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NDP MP Olivia Chow slams 'baseless spy stories'

Olivia Chow speaks at a G20 briefing in April in Toronto.

sarah dea The Globe and Mail

MP Olivia Chow has lashed out at the country's spy agency for claiming foreign agents are influencing Canadian politicians, and has urged Prime Minister Stephen Harper to denounce the "baseless" charges of CSIS chief Richard Fadden before they damage international relations.

"As the leaders of the G20 start arriving in Canada, let us not give in to the politics of fear being peddled by former or current CSIS officials," the Hong Kong-born Ms. Chow told a hastily arranged news conference Thursday in Toronto, host of this weekend's summit.

"Baseless spy stories belong in novels and movie theatres," she said, adding Mr. Fadden's comments, aired Tuesday by the CBC, "need to be condemned by the Prime Minister of Canada."

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Mr. Fadden, head of the Canadian Security Intelligence Service, caused a furor when he suggested foreign agents, possibly Chinese, have been pulling strings in Canadian politics. He named no one, but said two provincial cabinet ministers were among officials under influence.

Facing an uproar, Mr. Fadden backtracked and said CSIS was not concerned enough to report the cases to provincial authorities or the federal government's nerve centre, the Privy Council Office.

Ms. Chow, a New Democrat MP from downtown Toronto and wife of NDP Leader Jack Layton, said Canadians deserve a far fuller explanation.

"Make public the files on all elected officials, name names and give evidence," she said. "Hiding in the shadows and making blanket statements is harmful and destructive."

Asked if she thought CSIS had a file on her, Ms. Chow said, "I have no idea. If there is, let's see the file."

The Prime Minister's Office declined to comment on Mr. Fadden's claims or Ms. Chow's statements. "The director of CSIS has clarified his comments," spokesman Andrew MacDougall said.

Meanwhile, the PMO released a statement Thursday trumpeting bilateral discussions between Mr. Harper and Chinese President Hu Jintao in Ottawa, where agreements on tourism, the environment, crime and beef exports to China were signed.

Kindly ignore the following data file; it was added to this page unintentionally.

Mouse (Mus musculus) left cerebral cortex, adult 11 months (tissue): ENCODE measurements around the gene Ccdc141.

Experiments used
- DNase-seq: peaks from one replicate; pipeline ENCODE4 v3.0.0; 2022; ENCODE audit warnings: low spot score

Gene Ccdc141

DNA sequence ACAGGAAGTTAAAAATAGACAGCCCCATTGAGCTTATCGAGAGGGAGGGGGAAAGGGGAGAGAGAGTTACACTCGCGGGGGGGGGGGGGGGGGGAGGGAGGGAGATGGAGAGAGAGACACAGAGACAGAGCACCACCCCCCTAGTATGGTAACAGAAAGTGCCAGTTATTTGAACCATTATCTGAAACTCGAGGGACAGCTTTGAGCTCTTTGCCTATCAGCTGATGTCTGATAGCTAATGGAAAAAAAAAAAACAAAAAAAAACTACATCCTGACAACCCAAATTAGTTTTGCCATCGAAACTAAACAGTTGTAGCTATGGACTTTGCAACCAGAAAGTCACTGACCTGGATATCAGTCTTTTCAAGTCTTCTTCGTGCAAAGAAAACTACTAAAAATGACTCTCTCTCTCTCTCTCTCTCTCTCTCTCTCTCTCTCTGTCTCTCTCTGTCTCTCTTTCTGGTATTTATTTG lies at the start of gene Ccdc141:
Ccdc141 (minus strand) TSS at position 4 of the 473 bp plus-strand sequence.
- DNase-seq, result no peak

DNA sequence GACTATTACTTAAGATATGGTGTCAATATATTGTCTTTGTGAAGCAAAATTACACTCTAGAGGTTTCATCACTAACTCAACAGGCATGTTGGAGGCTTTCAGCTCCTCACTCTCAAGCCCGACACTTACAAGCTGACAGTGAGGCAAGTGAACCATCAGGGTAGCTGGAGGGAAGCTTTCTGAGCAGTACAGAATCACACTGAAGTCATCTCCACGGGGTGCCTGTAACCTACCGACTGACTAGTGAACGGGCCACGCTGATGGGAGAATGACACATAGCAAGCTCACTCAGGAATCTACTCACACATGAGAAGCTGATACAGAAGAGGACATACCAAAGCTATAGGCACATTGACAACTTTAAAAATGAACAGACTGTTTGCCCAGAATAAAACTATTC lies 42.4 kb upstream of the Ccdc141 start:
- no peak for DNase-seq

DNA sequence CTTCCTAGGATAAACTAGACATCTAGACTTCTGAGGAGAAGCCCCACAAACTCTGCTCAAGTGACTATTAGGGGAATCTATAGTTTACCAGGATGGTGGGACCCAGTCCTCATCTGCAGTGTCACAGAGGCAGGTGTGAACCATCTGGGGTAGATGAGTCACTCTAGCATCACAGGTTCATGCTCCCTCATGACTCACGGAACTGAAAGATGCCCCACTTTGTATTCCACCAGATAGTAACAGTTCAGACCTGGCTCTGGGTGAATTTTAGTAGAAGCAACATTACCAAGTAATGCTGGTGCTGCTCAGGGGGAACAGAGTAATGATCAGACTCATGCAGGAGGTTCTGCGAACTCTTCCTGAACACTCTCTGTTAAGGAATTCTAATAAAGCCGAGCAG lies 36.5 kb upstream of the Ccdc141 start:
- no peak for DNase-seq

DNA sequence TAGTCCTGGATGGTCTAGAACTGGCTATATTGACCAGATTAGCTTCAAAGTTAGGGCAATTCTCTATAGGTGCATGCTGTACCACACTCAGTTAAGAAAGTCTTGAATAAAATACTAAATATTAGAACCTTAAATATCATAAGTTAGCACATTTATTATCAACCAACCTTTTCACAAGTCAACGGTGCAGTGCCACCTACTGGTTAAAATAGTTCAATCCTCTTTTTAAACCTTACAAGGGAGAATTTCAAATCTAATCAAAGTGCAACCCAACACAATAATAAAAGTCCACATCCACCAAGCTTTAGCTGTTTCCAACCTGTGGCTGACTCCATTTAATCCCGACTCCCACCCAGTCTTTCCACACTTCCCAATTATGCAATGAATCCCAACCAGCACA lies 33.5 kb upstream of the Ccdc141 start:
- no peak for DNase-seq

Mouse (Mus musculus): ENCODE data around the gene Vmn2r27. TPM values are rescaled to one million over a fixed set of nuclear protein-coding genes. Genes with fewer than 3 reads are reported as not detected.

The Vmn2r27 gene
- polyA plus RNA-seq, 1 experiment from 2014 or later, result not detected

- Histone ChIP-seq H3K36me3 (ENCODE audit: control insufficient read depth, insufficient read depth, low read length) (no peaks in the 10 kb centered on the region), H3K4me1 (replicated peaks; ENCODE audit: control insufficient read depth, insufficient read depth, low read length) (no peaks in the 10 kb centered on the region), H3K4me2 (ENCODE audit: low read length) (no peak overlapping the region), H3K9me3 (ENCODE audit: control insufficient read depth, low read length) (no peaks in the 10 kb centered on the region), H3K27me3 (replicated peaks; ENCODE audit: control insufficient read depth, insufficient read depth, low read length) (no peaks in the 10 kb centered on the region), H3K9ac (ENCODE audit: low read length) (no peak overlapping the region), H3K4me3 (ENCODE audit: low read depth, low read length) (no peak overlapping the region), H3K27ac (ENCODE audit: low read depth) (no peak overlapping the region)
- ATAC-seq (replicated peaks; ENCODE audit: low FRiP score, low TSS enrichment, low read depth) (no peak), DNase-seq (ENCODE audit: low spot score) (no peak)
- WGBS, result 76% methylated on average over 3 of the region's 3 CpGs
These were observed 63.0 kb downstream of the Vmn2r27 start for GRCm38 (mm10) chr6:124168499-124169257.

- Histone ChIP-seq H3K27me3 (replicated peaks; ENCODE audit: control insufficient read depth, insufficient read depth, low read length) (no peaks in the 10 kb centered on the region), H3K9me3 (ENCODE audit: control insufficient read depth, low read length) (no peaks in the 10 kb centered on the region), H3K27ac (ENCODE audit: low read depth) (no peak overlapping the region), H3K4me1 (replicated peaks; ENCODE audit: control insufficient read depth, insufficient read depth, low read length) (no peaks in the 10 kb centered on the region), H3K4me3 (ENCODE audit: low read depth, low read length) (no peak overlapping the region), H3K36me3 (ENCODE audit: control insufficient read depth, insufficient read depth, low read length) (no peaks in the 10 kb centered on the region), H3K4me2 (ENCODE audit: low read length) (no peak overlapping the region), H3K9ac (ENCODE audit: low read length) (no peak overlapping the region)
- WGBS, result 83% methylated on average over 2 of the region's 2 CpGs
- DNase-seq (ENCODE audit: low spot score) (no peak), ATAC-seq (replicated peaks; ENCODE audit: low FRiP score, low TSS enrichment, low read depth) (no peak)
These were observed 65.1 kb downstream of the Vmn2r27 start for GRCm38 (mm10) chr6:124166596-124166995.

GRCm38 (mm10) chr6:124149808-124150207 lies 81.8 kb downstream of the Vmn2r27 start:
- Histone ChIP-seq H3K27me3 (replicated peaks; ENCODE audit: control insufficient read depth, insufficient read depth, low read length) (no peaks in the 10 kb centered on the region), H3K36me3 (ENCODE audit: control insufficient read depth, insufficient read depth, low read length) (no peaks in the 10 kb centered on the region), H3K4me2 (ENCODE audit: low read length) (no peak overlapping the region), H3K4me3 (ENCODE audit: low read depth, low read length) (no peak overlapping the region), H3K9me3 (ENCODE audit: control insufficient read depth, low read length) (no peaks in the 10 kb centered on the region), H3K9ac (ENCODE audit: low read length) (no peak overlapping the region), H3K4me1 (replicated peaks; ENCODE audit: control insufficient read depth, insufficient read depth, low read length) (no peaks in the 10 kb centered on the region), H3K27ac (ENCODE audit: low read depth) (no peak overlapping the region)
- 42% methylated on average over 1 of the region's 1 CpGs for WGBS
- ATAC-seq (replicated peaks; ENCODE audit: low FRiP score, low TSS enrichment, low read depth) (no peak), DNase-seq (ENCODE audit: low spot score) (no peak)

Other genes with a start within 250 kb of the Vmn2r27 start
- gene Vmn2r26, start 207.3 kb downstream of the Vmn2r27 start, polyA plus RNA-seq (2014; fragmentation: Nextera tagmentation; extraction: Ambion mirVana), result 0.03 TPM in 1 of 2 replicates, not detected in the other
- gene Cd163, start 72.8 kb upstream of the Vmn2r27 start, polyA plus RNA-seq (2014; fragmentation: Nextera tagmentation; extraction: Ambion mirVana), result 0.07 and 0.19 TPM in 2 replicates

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For years, CSIS has raised concerns about China planting foreign operatives in Canada to clandestinely steal secrets, quell dissent in diaspora communities or influence politics.

A 2009 book co-authored by an ex-CSIS agent claimed a "Chinese lobbying organization" in Canada, backed by spies, had convinced MPs to pass a motion in 2007 urging Japan to apologize for atrocities during the Second World War. The motion, unanimously approved in the Commons, was brought forward by Ms. Chow, though she wasn't named in the book.

The organization, ALPHA (Association for Learning and Preserving the History of WWII in Asia), was also not named, but it sued for libel and won a settlement. The book was reissued with the relevant passages removed.

Ms. Chow was flanked at the news conference by ALPHA founder Joseph Wong, at the agency's Toronto offices. Mr. Wong, a Hong Kong-born physician who has lived in Canada since 1968, said he was "particularly incensed" when Mr. Fadden backed away from his initial comments.

"There's a natural question: If there is no solid evidence, why the accusation in the very beginning? On what basis did he make the accusation? Is it on the basis of our skin colour?"

Mr. Wong said ALPHA, which promotes instruction in Canadian schools about the Second World War's impacts in Asia, has scrupulously avoided dealings with the Chinese government other than to arrange educational trips to China for Canadian teachers. He called on other MPs and the Prime Minister to speak out on the CSIS chief's remarks.

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"There's no question that we will not allow anyone to cast a doubt on our loyalties in this country," Mr. Wong said.

Few have felt the brunt of the spy service's fears like Haiyan Zhang, a Chinese-born Canadian and rising star in Ottawa's civil service until she reached its core, the Privy Council Office, in 2003.

Ms. Zhang was fired after a CSIS security-screening investigation cited her previous work in Cairo as a journalist for Xinhua, the Beijing-controlled news service, and her attendance at receptions in Ottawa co-hosted by the Foreign Affairs department and the Chinese embassy.

"What is most disturbing about this CSIS allegation [by Mr. Fadden]is that such sweeping statements are accepted as facts without any evidence being presented," Ms. Zhang said. "If there are proven spies, they should be ousted and charged as they do in the United States. If not, then stop such propaganda which only helps to alienate us and create distrust among all Canadian citizens."

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About the Author
National security reporter

Focusing on Canadian matters during the past decade, Colin Freeze has reported extensively on the interplay between government, police, spy services, and the judiciary. Colin has twice been to Afghanistan to be embedded with the Canadian military. More

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